Wor. Ah, but you are Mr. Lovegood, and we shall never be ashamed of you.

Hen. I am sure there was no occasion to be ashamed of our minister on that night, nor the two nights afterwards. [To Mr. Lovegood.] You know, Sir, what a blessing went with every word you spoke, and with every prayer you offered up.

Lovey. O Mr. Henry! you did not use me well on that occasion.

SOW

Wor. What have you done, Mr. Henry ?

Hen. Why, Sir, what I could not help. The landlord's eldest son was so impressed with what Mr. Lovegood said at family prayer, that I verily believe God has sent a signal blessing home to his heart." And after having received so much good himself, no wonder that he was desirous others should enjoy the same; and after he had mentioned his wish very earnestly to me, that he might invite some of his friends and companion's to hear Mr. Lovegood, I told him "I thought there could be no sort of harm in it.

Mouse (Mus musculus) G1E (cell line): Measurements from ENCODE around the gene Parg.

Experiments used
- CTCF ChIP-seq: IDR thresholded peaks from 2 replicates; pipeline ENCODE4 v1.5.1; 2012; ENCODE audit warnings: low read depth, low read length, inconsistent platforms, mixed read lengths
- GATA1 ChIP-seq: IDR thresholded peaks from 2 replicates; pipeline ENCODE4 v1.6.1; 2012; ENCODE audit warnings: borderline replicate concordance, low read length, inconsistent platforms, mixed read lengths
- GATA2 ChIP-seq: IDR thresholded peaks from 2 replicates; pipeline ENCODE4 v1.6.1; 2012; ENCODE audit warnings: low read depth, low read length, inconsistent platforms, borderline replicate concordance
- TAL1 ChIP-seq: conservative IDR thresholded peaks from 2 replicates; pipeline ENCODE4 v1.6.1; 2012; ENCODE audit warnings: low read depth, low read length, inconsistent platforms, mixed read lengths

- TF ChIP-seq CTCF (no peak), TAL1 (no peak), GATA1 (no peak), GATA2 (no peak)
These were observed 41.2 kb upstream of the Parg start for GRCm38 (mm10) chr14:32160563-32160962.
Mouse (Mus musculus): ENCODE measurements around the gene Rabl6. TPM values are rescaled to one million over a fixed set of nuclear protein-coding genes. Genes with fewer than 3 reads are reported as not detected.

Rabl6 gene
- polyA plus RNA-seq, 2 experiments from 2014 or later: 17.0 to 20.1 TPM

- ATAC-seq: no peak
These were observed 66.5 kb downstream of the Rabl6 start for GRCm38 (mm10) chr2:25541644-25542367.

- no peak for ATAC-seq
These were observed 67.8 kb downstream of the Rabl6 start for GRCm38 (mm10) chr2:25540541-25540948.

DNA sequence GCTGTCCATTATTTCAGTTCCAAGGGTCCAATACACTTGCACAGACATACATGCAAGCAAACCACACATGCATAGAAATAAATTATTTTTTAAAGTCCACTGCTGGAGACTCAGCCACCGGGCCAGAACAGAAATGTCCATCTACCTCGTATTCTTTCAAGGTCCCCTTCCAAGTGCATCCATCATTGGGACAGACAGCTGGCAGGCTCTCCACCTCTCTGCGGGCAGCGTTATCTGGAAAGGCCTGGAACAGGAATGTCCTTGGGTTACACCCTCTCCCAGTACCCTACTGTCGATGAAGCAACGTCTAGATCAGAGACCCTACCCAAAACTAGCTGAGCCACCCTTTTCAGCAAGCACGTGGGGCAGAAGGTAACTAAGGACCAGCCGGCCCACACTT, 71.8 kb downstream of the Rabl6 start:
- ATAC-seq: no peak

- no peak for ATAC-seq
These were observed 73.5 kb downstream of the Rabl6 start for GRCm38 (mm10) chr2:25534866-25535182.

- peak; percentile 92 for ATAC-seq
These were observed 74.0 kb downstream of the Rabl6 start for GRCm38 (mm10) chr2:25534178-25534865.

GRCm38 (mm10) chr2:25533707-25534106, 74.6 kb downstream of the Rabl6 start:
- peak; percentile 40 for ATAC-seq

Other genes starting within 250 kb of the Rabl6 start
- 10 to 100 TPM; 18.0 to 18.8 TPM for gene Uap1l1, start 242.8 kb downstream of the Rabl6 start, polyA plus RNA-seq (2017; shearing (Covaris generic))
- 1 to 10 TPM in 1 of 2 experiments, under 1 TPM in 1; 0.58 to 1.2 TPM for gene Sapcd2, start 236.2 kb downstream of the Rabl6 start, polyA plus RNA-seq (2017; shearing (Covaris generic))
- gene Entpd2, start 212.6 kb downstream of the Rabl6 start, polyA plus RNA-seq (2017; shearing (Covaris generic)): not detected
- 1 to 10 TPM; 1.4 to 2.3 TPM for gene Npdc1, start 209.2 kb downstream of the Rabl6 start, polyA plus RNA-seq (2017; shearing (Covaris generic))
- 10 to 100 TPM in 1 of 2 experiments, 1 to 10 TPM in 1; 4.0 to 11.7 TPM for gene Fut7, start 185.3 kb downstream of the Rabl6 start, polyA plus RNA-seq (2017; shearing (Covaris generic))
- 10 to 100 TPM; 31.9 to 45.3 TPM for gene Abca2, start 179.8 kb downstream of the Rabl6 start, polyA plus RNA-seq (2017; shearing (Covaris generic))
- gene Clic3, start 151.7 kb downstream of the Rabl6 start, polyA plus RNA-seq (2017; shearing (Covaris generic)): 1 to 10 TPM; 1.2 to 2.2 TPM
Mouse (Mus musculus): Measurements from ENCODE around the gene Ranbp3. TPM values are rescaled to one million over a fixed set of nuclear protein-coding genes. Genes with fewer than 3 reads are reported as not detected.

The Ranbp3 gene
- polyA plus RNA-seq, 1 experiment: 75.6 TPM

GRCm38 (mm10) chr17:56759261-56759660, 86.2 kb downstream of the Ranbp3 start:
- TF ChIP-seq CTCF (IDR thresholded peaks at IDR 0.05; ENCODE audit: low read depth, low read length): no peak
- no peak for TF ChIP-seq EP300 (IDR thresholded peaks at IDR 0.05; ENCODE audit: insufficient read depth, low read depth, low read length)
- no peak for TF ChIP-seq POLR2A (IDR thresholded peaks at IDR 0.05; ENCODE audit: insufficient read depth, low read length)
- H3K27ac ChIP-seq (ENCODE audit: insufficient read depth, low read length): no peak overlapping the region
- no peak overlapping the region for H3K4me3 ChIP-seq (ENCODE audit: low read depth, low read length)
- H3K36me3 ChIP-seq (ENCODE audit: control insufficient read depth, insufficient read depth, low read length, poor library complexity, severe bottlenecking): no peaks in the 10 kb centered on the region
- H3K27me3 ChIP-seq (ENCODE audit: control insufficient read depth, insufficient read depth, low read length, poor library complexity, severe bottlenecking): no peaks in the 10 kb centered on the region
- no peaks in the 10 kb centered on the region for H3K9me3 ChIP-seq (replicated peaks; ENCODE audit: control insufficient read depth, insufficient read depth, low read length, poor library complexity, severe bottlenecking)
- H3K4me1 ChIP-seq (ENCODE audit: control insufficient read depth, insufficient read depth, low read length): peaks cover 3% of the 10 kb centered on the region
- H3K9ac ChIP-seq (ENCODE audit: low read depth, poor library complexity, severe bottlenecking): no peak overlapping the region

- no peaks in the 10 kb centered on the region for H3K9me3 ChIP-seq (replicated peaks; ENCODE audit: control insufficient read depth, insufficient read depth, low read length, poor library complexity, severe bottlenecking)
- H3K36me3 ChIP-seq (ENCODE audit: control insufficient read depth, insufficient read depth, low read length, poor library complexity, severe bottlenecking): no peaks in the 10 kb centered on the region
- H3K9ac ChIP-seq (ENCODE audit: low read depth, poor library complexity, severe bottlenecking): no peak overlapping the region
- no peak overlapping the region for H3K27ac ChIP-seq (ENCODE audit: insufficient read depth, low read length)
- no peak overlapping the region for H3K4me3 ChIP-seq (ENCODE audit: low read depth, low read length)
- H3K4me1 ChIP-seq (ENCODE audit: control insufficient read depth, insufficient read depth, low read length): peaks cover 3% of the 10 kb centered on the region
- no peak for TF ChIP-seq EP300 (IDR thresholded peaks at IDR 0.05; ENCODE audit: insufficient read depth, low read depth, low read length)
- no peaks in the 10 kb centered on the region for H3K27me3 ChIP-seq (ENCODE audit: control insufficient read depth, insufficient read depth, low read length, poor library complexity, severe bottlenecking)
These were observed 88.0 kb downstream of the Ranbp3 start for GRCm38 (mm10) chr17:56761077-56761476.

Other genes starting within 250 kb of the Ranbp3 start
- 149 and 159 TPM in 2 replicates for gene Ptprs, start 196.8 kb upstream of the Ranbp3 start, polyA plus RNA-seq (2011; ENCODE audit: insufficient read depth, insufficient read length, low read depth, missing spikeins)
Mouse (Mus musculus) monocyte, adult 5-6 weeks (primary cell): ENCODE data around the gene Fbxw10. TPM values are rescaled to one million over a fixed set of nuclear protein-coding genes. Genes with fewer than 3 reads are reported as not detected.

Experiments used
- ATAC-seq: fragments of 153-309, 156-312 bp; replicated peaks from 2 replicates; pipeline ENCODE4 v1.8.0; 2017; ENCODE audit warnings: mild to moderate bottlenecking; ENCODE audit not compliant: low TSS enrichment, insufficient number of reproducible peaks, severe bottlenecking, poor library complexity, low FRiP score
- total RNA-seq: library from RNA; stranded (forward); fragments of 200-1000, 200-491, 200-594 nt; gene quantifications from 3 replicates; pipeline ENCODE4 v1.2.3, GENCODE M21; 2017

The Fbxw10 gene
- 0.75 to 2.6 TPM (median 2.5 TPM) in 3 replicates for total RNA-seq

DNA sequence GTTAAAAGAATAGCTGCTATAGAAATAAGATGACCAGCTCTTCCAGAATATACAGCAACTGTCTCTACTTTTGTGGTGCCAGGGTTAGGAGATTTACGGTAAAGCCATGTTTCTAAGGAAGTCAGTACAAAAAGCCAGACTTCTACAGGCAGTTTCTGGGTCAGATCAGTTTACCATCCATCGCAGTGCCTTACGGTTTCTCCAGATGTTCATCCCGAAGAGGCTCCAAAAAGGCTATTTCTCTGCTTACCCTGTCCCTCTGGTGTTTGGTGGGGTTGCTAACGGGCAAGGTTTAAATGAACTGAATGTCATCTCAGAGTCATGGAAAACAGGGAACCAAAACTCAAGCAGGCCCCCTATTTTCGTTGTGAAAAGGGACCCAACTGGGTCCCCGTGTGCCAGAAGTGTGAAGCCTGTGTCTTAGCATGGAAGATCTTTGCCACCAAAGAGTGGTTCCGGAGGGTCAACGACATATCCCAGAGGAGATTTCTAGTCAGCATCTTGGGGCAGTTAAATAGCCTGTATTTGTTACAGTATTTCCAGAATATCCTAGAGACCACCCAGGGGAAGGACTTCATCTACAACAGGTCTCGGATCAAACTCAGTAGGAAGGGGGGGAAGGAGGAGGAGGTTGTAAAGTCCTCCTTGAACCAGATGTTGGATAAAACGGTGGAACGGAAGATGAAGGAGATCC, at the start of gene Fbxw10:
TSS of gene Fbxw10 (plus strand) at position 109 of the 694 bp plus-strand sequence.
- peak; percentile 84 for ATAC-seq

Wor. No more there could;"Mr. Henry; and I hope you and the young man together, got Mr. Lovegood a good congregation. ---- Hen. Why really, Sir, the parlour, in which we were, was so full, that it could not hold all who were willing to attend, and I had the greatest difficulty in the world, to persuade Mr. Lovegood to adjourn into the assembly

room.

Wor. [To Lovegood.] And could you have suffered a set of poor sinners "perishing for lack of knowledge,” to have gone away without the word of life, while they were so eager to attend it?

Hen. I believe, Sir, our minister would have run out of town, if he possibly could.

Wor. If he had, I think I should have sent him back again by force of arms.

Loveg. Sir, I was never taken to, in such a manner before in all

my

life. Wor. I am glad of it, you will get no pity from me; I hope you had double the congregation the last night before

you

left town. Lovey. Why, Sir, I am quite ashamed of myself.

Wor. Ashamed of yourself !--What for? If you had been dancing in the assembly-room, instead of preaching in it, we should all have been ashamed of

you too.